Trip 39 Day 1 & 2

Wednesday August 24, 2022

It seems like a long time since we’ve been here , though it has been three years. We flew from Dallas to Charlotte, NC to connect to fly to Munich.

We arrived fairly early in the morning and before taking the train into town, wanted to try to get an EZ Pass so we could use the electronic passport control. When we deplaned, we initially stood in a very long line for passport control, but found that we could walk to another (unmarked) area which was much shorter. The Federal Police are located in terminal 2, but not in the actual terminal, but in an adjoining office building. It took a while to find this out, as, predictably, there’s no signage. We waited outside until they buzzed us in and it was actually a short wait to get that application processed. We’ll use that when we plan to come back in November.

We can take the train (S Bahn) into town, about 40 minutes.

We bought one of the 9€ tickets that gives us train/tram/Ubahn use through the end of the month. What a deal! You do have to use a debit card, as a PIN is required and our credit cards don’t have PINS. It’s about 40 minutes into town to München Hbf (main train station). We’ll be leaving in two days and driving a rental car, but with the beginning of the massive rebuilding of the train station, they’ve closed the area where the rental car offices are located (and that entire side of the train station, including the food court), so we decided to see where the car rental relocated. GPS may get you where you’re going, but not necessarily the most direct way. Instead of cutting through the train station and the street across, Google Maps sent us out to walk around the entire train station.

The massive renovation/expansion of the main train station has started (we saw a mock-up of the new station three years ago), but except for the areas closed off inside and removal of the food court, not much has outwardly changed. We did see the site near the Marienplatz where they’ve begun the creation of a new S-Bahn line, but it’s walled off, so there’s little to see yet.

From the train station, we took an Ubahn and then a bus out to our hotel. The last few visits to Munich we’ve stayed a little further out, in the Schwabing area. Not as convenient as a few times when we stayed very close to the train station, but in timing it, it took 13 minutes from the time we took the bus across the street from our hotel, to the Ubahn station and then to Marienplatz.

We needed a few hours to recuperate from the flights and time change, but our first foray into central Munich was to the Viktualienmarkt. It’s an interesting area, with a number of specialty shops lining the street across from the Biergarten, and then within the Biergarten itself are a wide variety of small specialty shops selling cheeses, honey, flowers, meats, olives, handmade goods.

Blooming artichoke, full of bees
May pole

We sat at a common table under the shade of horse chestnut trees and I went to one shop for Weisswurst and another for ein Maß (1 liter mug of beer) and a huge soft pretzel. It was Wednesday mid afternoon, and crowded, but the weekends on a beautiful day like today would be massive.


By the time we finished eating, we decided to make our way back to the hotel, still jet lagged.

Thursday August 25th, 2022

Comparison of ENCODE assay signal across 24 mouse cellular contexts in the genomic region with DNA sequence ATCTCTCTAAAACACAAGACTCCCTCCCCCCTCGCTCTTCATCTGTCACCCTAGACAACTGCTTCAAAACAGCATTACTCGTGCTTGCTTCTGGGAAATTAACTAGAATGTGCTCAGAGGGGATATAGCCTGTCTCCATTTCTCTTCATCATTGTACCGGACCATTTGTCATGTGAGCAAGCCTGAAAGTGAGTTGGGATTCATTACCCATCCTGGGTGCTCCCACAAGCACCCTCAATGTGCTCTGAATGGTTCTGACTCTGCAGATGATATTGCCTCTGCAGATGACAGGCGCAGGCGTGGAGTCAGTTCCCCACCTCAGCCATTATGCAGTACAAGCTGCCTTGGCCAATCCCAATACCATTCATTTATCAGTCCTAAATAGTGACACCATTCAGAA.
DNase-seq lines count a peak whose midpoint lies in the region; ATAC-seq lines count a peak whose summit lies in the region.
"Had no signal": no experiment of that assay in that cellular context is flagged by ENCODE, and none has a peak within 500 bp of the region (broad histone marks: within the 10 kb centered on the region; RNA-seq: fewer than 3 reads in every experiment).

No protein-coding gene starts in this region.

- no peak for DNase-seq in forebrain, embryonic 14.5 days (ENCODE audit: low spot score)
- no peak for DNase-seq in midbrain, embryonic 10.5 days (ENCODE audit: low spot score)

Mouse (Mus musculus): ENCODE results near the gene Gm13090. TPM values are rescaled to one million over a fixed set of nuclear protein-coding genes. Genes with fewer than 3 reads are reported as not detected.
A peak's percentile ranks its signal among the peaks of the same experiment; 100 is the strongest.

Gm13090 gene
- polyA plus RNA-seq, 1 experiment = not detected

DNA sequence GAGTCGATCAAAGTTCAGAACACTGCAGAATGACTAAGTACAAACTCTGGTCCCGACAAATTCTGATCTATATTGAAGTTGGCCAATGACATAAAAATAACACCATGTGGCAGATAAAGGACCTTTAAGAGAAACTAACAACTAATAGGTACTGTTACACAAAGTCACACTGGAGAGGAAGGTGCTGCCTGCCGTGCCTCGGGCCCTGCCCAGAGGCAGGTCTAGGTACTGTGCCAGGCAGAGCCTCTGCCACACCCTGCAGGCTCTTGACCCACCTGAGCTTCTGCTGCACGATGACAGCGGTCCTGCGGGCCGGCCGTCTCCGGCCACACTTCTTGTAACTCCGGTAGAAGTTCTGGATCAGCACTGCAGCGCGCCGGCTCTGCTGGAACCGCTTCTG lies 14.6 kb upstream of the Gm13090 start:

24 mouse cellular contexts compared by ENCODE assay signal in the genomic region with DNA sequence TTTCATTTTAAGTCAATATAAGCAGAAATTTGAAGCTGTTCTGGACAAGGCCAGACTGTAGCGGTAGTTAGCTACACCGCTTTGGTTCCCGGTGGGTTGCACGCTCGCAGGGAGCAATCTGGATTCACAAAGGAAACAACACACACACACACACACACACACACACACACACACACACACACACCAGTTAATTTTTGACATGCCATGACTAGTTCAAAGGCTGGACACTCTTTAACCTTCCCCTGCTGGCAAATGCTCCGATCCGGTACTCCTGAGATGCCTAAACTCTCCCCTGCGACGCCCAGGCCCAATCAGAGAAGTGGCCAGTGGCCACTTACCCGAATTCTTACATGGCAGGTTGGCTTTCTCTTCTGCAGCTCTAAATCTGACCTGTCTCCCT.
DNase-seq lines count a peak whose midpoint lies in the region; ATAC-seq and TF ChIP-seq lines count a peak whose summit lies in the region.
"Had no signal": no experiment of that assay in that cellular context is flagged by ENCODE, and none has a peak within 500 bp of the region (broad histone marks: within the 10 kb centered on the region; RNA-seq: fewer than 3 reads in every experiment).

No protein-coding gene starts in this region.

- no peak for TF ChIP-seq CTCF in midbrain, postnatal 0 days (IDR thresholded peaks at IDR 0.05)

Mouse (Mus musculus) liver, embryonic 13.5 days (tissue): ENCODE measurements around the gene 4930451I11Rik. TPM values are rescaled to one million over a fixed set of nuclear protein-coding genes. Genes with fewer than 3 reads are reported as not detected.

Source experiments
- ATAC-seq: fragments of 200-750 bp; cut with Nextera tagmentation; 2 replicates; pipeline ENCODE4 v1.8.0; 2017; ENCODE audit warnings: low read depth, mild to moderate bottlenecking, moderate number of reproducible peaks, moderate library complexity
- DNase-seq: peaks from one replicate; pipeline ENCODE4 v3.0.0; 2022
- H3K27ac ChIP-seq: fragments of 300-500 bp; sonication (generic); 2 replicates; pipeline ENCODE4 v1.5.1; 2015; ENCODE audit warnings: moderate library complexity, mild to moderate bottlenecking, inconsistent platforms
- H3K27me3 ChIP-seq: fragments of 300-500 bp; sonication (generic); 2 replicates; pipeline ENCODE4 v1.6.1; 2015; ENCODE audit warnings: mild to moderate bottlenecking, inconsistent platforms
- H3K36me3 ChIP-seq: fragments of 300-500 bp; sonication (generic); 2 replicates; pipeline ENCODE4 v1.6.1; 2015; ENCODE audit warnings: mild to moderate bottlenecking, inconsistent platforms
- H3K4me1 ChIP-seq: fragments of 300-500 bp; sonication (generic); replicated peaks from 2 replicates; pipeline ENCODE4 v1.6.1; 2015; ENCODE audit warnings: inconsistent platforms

We’d tentatively planned on visiting the legal library in the Rathaus, but found that it is only open to the public on Saturday (when I’m sure it’s massively crowded). We wandered around some of the passages in the Rathaus.

On any day of the week, you’ll usually find street artists performing to crowds. Some are musicians, some jugglers. Today we saw a group performing with a piano, flute, bass They were quite good. Further down the Marienplatz, the crowds were gathering in the plaza for the glockenspiel to start. The animated performance is on two levels of the middle tower of the Rathaus.

“New” Rathaus

We took time afterwards to have an afternoon snack at a restaurant that overlooks the square before making our way over to the area of the Residenz (now a museum). The Residenz is the former royal palace of the Wittelsbach monarchs of Bavaria. The Residenz is the largest city palace in Germany. We didn’t go in, as we’ve visited before, including the Treasury.

The Residenz and Opera (right)

The photo doesn’t do justice at all to the size of the Residenz, as along the side it extends for, literally, blocks. And in the rear of the building complex are the gardens (Hofgarten).

Walking down one side the building to the Theatinerstraße, an area full of higher end shops, hotels, the Theatinerkirche (church) and just before getting to there, you pass a small side street (gasse) with some curious gold colored cobblestones. Walking down this small alley was used to avoid having to give a Nazi salute, but if, instead, you went directly down to the Nazis’ memorial at the Feldherrnhalle to the 1923 Beer Hall Putsch during Hitler’s reign, you had to salute.


We visited the area looking for a particular shop along Maxmillianstrasse, but when we got there, the sign on the gated (but open) door said they were closed. So, we caught a tram to take us back up to the Stachus and Karlstor (a gate thru the original city wall) to look for a department store that we hoped would have what we sought. We were lucky enough to find what we were shopping for and it was a nice discount to the same article in the US, with the Euro at near parity with the US Dollar.

We ate a light dinner at the Augustiner-Keller Biergarten before calling it a day to take the UBahn and bus back to our hotel.

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